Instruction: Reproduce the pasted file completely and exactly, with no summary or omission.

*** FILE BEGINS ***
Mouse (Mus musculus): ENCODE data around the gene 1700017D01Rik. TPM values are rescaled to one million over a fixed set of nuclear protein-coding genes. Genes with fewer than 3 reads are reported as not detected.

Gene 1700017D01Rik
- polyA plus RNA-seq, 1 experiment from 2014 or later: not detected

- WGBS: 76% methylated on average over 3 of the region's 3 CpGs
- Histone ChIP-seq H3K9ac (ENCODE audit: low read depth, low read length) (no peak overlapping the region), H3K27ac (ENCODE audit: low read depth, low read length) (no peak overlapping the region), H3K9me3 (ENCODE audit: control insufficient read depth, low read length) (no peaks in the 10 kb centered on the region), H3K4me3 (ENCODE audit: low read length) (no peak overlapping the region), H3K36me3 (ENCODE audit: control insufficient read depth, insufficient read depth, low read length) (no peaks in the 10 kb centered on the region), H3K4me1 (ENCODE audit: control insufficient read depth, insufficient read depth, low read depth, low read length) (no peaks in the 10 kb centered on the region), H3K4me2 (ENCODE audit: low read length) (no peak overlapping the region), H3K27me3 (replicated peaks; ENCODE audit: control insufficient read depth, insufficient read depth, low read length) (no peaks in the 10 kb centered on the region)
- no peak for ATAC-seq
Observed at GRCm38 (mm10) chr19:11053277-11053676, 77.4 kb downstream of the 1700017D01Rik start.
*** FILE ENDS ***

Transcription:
Mouse (Mus musculus): ENCODE data around the gene 1700017D01Rik. TPM values are rescaled to one million over a fixed set of nuclear protein-coding genes. Genes with fewer than 3 reads are reported as not detected.

Gene 1700017D01Rik
- polyA plus RNA-seq, 1 experiment from 2014 or later: not detected

- WGBS: 76% methylated on average over 3 of the region's 3 CpGs
- Histone ChIP-seq H3K9ac (ENCODE audit: low read depth, low read length) (no peak overlapping the region), H3K27ac (ENCODE audit: low read depth, low read length) (no peak overlapping the region), H3K9me3 (ENCODE audit: control insufficient read depth, low read length) (no peaks in the 10 kb centered on the region), H3K4me3 (ENCODE audit: low read length) (no peak overlapping the region), H3K36me3 (ENCODE audit: control insufficient read depth, insufficient read depth, low read length) (no peaks in the 10 kb centered on the region), H3K4me1 (ENCODE audit: control insufficient read depth, insufficient read depth, low read depth, low read length) (no peaks in the 10 kb centered on the region), H3K4me2 (ENCODE audit: low read length) (no peak overlapping the region), H3K27me3 (replicated peaks; ENCODE audit: control insufficient read depth, insufficient read depth, low read length) (no peaks in the 10 kb centered on the region)
- no peak for ATAC-seq
Observed at GRCm38 (mm10) chr19:11053277-11053676, 77.4 kb downstream of the 1700017D01Rik start.